Pleasanton Weekly

Arts & Entertainment - March 20, 2009

Quenching a need

Amador students linking community with UNICEF

by Emily West

Even during a time of drought, there is little thought given to accessing clean water. It freely flows from Pleasanton faucets, sometimes through a fancy filtration system, to make it to a drinking glass. Even thirsting lawns are easily hydrated by sprinklers.

This is something that Avahi Jariwala, a junior at Amador Valley High School, says she takes for granted. After learning about the needs of many young people in developing countries, such as clean water, Jariwala and three other students founded a UNICEF club at Amador. The United Nations Children's Fund was established in 1946 as a way to help children and mothers in developing countries.

Next week, the club will partner with the organization's Tap Project, which raises money to improve access to safe water and sanitation facilities in schools and communities, as well as promote safe hygiene.

The project started in New York in 2007 and this marks the second year it has been a nationwide effort. The club members have recruited area restaurants to participate by asking patrons to consider donating $1 for the glass of tap water that is usually free. All tap water donations would be used to bring clean water to millions of children around the world. Last year's donations funded water and sanitation programs in Nicaragua, Iraq, Cote d'Ivoire and Belize. According to TapProject.org, $1 will provide a child with clean water for 40 days.

"We were looking for ways to get the community connected with UNICEF," Jariwala said. "The best step was to help our peers, then we would reach Pleasanton and then the Bay Area."

The idea to form a club came after Jariwala, three other Amador students and world history teacher Chris Murphy represented the United States at the Junior 8 Summit in Japan in July. They were selected to attend based on an essay contest. The J8 Summit allows teens ages 13-17 to be involved in topics concerning G8 countries and the global community. There they met with leaders of eight countries and presented solutions to issues such as global warming, child poverty and infectious diseases.

Students are encouraged to bring the J8 Summit experience back to the community. While there are other high school clubs across the country, UNICEF only formally recognizes the college groups, called Campus Initiative. It's the work of high school students, however, that has UNICEF hoping to eventually expand to include high school programs.

"[The Amador students] are a talented group of exceptional young people," said Rachael Swanson, program manager for the U.S. Fund for UNICEF. "Their commitment to service and UNICEF is remarkable. They've gone above and beyond. It's a nice example of how a group of high school students can educate, advocate and fundraise for UNICEF programs."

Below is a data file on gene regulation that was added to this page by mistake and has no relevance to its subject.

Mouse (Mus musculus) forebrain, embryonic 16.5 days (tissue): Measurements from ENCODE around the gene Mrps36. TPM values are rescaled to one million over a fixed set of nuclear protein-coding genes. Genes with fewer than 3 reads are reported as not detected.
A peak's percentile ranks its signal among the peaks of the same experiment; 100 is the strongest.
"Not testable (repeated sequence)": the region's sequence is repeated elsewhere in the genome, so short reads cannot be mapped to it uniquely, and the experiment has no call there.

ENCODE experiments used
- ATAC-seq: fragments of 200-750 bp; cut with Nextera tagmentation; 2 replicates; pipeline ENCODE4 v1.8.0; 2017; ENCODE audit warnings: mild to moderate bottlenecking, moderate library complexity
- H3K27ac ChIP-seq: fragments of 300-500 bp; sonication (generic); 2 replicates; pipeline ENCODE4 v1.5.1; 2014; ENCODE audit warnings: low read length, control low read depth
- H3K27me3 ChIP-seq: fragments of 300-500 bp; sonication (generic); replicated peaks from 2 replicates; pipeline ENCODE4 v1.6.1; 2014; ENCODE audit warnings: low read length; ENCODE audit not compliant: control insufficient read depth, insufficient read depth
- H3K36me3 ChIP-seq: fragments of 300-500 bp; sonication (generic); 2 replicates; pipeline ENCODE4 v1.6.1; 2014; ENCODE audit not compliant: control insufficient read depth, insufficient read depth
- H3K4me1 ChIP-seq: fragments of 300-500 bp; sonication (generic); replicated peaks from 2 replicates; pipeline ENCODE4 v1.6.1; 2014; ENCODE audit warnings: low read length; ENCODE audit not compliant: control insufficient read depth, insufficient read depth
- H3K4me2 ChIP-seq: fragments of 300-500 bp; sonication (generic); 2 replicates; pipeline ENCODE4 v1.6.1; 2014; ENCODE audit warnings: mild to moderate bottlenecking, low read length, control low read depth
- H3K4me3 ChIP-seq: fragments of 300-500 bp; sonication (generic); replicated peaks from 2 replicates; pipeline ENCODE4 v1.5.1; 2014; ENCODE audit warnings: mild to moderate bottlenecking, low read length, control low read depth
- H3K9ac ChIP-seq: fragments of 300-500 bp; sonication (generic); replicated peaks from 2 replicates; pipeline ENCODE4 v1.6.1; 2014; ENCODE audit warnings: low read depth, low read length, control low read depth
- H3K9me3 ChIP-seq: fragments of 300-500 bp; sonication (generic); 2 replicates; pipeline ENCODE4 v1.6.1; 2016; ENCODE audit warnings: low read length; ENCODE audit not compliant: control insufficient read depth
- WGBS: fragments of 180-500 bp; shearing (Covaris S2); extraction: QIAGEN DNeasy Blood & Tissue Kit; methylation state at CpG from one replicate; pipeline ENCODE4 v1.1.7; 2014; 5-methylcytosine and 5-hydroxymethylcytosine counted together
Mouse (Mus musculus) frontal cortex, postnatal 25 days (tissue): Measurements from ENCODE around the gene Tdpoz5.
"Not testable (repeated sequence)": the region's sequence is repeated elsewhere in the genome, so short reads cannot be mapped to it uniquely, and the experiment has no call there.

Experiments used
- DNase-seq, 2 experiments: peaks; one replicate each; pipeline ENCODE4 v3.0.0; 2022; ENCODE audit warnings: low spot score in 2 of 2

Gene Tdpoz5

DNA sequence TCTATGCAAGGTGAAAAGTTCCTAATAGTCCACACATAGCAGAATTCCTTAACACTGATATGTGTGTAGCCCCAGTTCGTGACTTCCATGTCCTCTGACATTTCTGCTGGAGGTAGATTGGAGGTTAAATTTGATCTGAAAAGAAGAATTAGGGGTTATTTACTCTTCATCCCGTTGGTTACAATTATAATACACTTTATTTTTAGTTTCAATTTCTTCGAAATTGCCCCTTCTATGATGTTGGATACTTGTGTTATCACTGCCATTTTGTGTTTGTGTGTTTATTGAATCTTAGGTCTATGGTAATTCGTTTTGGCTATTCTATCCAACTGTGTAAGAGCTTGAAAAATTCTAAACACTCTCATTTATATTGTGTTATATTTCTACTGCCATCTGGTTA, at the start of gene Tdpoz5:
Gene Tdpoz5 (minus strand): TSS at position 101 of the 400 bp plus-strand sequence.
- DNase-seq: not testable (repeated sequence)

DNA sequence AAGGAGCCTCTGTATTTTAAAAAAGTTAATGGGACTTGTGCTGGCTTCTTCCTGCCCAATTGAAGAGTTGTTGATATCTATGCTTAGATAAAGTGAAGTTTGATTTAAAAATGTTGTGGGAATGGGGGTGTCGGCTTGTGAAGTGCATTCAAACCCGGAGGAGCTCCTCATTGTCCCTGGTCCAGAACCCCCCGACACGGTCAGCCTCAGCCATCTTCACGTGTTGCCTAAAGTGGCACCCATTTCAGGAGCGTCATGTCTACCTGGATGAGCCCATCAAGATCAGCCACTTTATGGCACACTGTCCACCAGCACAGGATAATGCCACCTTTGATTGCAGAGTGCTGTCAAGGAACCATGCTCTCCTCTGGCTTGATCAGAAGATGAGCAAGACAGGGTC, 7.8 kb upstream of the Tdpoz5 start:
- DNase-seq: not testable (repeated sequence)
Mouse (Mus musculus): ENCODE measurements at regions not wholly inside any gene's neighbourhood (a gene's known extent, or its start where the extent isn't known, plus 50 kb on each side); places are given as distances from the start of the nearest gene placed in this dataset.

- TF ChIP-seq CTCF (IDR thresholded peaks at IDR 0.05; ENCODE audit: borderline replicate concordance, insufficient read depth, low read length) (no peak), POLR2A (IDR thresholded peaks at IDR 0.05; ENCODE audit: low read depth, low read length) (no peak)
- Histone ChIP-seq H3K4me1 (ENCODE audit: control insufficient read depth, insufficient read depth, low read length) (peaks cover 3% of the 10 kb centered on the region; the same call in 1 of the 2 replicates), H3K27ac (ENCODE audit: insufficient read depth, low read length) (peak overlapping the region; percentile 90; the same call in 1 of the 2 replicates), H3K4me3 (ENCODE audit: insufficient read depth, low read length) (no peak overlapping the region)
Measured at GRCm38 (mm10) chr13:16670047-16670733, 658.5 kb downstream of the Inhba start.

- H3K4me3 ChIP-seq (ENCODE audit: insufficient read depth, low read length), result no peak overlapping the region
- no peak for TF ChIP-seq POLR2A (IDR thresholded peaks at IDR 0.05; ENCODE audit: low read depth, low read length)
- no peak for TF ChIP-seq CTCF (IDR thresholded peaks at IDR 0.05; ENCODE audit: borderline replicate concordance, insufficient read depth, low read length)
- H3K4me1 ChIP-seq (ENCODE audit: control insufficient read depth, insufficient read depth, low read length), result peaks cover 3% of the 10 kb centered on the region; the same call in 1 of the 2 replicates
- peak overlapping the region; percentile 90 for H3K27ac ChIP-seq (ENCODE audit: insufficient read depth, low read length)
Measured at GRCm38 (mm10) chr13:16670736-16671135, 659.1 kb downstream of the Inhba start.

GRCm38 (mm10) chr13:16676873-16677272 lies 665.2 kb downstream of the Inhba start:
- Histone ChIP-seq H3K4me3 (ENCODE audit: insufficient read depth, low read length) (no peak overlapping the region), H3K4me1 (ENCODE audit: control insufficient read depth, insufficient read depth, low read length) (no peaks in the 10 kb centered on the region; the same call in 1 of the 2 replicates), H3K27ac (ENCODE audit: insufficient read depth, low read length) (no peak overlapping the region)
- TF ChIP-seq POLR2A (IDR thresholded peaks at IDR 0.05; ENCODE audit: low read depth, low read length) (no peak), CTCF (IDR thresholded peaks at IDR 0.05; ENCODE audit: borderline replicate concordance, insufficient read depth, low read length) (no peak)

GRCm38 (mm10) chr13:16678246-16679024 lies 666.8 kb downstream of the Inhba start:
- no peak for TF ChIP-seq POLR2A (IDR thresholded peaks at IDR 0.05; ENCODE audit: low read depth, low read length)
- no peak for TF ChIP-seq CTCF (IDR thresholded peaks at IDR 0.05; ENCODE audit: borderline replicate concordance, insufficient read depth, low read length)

Already, the group's first efforts have raised over $400 for the organization by showing a screening of "Invisible Children." The documentary depicting child soldiers in Uganda has even moved students to take action through the club.

Lauren Morton, also a junior at Amador, said she is grateful for the club because it helps her see what she can do, instead of merely conjuring up ideas.

It was these statistics that urged junior Lena Lane to become involved. Many of the young people benefiting from UNICEF programs are her peers, which helped the numbers go beyond figures and form a connection. Later this year, the group will present what they've learned to eighth-grade classes, in hopes that they will get involved as freshmen.

Another water-related program the club has created involved mimicking how the children in developing countries must walk to get water each day. Students at Amador carried around 1 liter of water all day.

"They are forced to do things they shouldn't have to," Jariwala said, adding that some of the repercussions for these young people is missing out on school.

"They've done their best to educate their members and their community about the 25,000 children who die every day from preventable causes," Swanson said. "Every day we're working to get that number to zero."

Tap Project

The Tap Project is taking place during World Water Week, March 22-28. For details and to find local participating restaurants, visit www.tapproject.org. The program will be collecting funds through April. To learn more about how to donate, email amadorunicefclub@gmail.com or volunteer@unicefusa.org.

Interested in J8?

UNICEF is now accepting essay applications to send a team to the J8 Summit. Teams of four must be affiliated with a school or another community organization. To learn more information, visit www.unicefusa.org/j8.

Comments

There are no comments yet for this post

Don't miss out on the discussion!
Sign up to be notified of new comments on this topic.

Email:


Post a comment

Posting an item on Town Square is simple and requires no registration. Just complete this form and hit "submit" and your topic will appear online. Please be respectful and truthful in your postings so Town Square will continue to be a thoughtful gathering place for sharing community information and opinion. All postings are subject to our TERMS OF USE, and may be deleted if deemed inappropriate by our staff.

We prefer that you use your real name, but you may use any "member" name you wish.

Name: *

Select your neighborhood or school community: *

Choose a category: *

Since this is the first comment on this story a new topic will also be started in Town Square! Please choose a category that best describes this story.

Comment: *

Verification code: *
Enter the verification code exactly as shown, using capital and lowercase letters, in the multi-colored box.

*Required Fields